A constitutional referendum was held in Cuba on 24 February 2019. Voters were asked whether they approved of a new constitution passed by the National Assembly of People's Power in July 2018. The reforms were approved, with 90.61% of valid votes cast in favour. The new constitution came into force on 10 April 2019 after it was proclaimed in the Cuban National Assembly and published in the Official Gazette of the Republic.
While the structure of Cuban society and its political system had not fundamentally changed, the 2010s saw the Cuban thaw and more openness with the constitutional referendum, which was described as a relatively open process. Some observers noted that even though the political system remained largely the same, civil liberties had recently increased, even if not enough. The referendum recognized both private property and foreign direct investment, among other things, such as removing obstacles to same-sex marriage and banning discrimination based on gender, race, ethnic origin, sexual orientation, gender identity, or disability, the introduction of habeas corpus and restoration of a presumption of innocence in the justice system which was last provided for in the 1940 Constitution of Cuba, and other political reforms, such as presidential term and age limits, as checks on government power. The new constitution also omits the aim of building a communist society and instead works towards the construction of socialism.
Introducing the right to legal counsel immediately upon arrest.
Introducing the ability to sue the government for damages or negligence.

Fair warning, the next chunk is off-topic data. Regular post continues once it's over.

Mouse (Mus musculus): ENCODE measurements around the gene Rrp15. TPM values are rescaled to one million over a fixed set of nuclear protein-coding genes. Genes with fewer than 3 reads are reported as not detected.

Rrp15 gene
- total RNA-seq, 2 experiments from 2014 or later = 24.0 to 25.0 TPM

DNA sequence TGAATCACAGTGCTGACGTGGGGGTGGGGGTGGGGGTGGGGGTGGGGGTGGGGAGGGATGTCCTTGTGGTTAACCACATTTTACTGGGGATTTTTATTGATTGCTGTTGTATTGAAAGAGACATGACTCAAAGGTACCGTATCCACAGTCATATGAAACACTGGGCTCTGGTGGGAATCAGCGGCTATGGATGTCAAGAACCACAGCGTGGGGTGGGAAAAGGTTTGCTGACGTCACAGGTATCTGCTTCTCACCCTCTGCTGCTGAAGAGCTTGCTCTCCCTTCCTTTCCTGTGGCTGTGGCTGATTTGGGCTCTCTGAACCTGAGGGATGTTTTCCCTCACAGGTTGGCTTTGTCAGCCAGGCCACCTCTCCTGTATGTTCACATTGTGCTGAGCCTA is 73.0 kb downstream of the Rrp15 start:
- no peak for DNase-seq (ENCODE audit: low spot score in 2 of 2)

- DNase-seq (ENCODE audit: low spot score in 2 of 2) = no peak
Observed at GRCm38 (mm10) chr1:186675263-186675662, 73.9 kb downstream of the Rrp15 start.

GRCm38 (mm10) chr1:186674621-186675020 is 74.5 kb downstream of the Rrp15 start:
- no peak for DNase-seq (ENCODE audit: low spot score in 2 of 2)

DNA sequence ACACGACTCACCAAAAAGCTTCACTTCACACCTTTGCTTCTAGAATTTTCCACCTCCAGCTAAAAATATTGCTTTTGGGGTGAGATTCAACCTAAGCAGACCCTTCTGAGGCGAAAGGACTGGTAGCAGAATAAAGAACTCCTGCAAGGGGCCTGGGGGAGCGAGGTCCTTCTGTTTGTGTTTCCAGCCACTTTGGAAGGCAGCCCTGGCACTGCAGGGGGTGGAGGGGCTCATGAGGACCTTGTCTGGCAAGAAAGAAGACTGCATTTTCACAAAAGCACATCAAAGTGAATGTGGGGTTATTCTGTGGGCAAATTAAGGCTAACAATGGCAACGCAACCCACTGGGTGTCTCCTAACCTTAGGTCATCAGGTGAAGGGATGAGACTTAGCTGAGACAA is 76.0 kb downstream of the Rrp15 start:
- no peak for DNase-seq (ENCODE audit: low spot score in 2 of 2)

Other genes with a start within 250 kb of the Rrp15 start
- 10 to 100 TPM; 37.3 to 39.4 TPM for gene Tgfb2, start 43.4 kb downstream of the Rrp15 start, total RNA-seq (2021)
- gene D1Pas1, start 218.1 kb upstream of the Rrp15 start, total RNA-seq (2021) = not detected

Introducing the right to appear before a judge and report unlawful imprisonment through habeas corpus.
The new Constitution came into force after being proclaimed by the National Assembly on 10 April 2019. Laws which were passed to enforce the Constitution's reforms to the country's judicial system must be enacted within 18 months. An electoral law detailing the restructuring of government must also be passed within six months. A Cuban President must then be elected by the National Assembly in the following three months and then appoint Provincial Governors and a Prime Minister.
The new constitution also removes the requirement that marriage be "between one man and one woman". An earlier draft of the new constitution would have changed the language to "a union between two people" ... "with absolutely equal responsibilities". This language was removed due to backlash from the more conservative sectors of Cuban society, with the new constitution not specifically recognizing same-sex marriage, but still removing the constitutional obstacles to its recognition by specifically avoiding a definition of marriage. Mariela Castro, a Cuban LGBT rights activist, daughter of Raúl Castro and director of the Cuban National Center for Sex Education, has stated that this change is "not a setback" and that the issue would be addressed in the upcoming family code amendment. It is expected that same-sex marriage will be part of a new Cuban Family Code, which is due to be put to a new referendum within the next two years.